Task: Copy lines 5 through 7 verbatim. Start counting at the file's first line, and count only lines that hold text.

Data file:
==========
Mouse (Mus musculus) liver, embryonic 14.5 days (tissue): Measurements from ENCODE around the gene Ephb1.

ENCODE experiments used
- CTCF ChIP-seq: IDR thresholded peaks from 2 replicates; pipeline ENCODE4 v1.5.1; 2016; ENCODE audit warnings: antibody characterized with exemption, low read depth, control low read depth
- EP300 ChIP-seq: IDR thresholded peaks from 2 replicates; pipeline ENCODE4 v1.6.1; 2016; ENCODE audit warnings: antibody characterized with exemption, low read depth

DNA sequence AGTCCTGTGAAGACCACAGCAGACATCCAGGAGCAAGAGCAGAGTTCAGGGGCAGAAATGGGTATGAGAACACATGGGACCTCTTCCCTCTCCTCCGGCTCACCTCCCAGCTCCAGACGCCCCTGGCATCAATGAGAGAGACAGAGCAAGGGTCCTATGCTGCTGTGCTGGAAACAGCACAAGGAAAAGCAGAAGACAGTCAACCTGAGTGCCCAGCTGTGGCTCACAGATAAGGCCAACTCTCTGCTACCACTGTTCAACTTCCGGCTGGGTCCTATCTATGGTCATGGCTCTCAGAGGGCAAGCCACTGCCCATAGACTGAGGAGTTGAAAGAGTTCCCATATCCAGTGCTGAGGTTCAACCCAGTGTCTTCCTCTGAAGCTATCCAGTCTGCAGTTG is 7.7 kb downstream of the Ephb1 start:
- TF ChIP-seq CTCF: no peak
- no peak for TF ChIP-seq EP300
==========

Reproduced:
DNA sequence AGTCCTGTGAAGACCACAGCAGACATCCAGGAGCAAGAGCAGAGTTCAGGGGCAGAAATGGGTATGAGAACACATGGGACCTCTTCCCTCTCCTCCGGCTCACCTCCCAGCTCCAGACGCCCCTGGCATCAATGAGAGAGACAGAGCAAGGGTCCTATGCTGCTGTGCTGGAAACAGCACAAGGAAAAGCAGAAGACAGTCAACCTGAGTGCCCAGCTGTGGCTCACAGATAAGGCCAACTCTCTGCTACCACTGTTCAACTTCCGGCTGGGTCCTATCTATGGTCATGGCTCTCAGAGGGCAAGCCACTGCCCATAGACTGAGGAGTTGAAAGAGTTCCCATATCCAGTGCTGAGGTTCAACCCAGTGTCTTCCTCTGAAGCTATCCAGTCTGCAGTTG is 7.7 kb downstream of the Ephb1 start:
- TF ChIP-seq CTCF: no peak
- no peak for TF ChIP-seq EP300